MEXICO CITY — If Canada was to claim any points from its pair of crucial World Cup qualifiers against Mexico, the consensus was that its best opportunity to do so was in the first game at BC Place last Friday night.
But with that opportunity gone by the wayside after Mexico’s comprehensive 3-0 win, there are few people, save for probably the Canadian group of players assembled in Mexico City, who are counting on the Reds to collect points at the fabled Azteca Stadium on Tuesday night.
Although few teams come away from Azteca with anything, the Canadians are putting on their bravest face against what is one of the toughest tasks in international football: playing on the road in Mexico.
“We’re here not just to get this game over with and carry on,” captain Julian de Guzman said prior to the team’s Monday training session.
“We’re here on a mission and we had the opportunity to learn about ourselves and Mexico in Canada. We’re going to have to play them here so there shouldn’t be any surprises. It should be a matter of seeing how professional we are and getting ourselves together and bouncing back.”
— John Molinaro (@JohnMolinaro) March 28, 2016
Canada has never won (at least against Mexico) at Azteca, and hasn’t scored there since 1980.
In the site of Diego Maradona’s ‘Hand of God’ goal from the 1986 FIFA World Cup, Canada could use a little divine intervention as they have still only scored one goal from three games in this round of World Cup qualifying, and will be hard pressed to add to that tally on Tuesday.
“It’s going to be nice to play in Azteca,” forward Cyle Larin said with all the innocence of a 20-year-old. “I haven’t played [here] yet but I’ve heard it’s really nice and there will be a lot of people but I like playing in front of crowds like that. I think it’s going to be a good game. It’s going to be a better game than the last one we played. I think now we know what to expect and we know how good Mexico is.”
That being said, Mexico was a little more human in qualifying for the 2014 World Cup. A loss to Honduras and draws with Jamaica, Costa Rica and the United States took a little gloss off Azteca’s reputation as an impenetrable fortress, and Canada will be hoping to dispel the myth that opposing teams should surrender all hope when they enter.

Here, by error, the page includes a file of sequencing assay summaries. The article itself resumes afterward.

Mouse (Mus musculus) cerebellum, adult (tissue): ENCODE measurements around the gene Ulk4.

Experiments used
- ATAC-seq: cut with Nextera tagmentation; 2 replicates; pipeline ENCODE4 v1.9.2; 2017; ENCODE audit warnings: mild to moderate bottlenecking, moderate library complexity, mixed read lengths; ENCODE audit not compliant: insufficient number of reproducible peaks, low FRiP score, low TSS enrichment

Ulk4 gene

“It’s going to be gruelling. It’s never easy in Central America, let alone against one of the best teams in the world,” de Guzman said. “The atmosphere is going to be crazy but we really have to do everything possible to put that to the side and worry about ourselves. We know what’s at stake and just being a lot more compact and disciplined and aware of what’s ahead of us.”
To have any sort of hope of even salvaging a point on Tuesday night, Canada must limit the mistakes that proved so costly in Vancouver last Friday. Canada looked caught in two minds on whether to press or drop off and that opened the door to opportunities.
Fortunately for them, they have looked more organized before and these are issues that should hopefully be remedied.
“The matter is to go ahead or to go back—never in between,” Canada coach Benito Floro stated. “In between, it’s impossible to win a game because from the centre of midfield it’s impossible to score a goal, but you offer a lot free space in behind, it’s dangerous. What matters is, you maintain your formation but you move your formation ahead or back, not in the middle.”
Larin added: “That’s the first time we’ve been like that. We were out of position and the communication wasn’t there that game. Mexico’s a good team and I think we pushed them a lot than we usually do other teams.”
With Honduras and El Salvador playing to a draw last Friday, Canada is still in a pretty good position, even if they lose on Tuesday night. Mexico is by far the class of the group and would advance to ‘The Hex’ with a win , while a loss could still see Canada in second place by themselves with two games left to play in September depending on how the result in the other game goes.
The worst scenario they could be in after Tuesday night would be a point back of El Salvador, which is certainly a bit reassuring considering the two teams meet in their final game of the round in Canada.
Behind Mexico, a dogfight for the second spot in that last round of qualifying is really starting to come to a boil so even if a point is somehow earned on Tuesday night, it would leave Canada in a great position heading into the final two games this September.
Canada will be without midfielder Scott Arfield who has returned to club side Burnley in England with a back injury that he looked to have aggravated in the second half of Friday night’s game.
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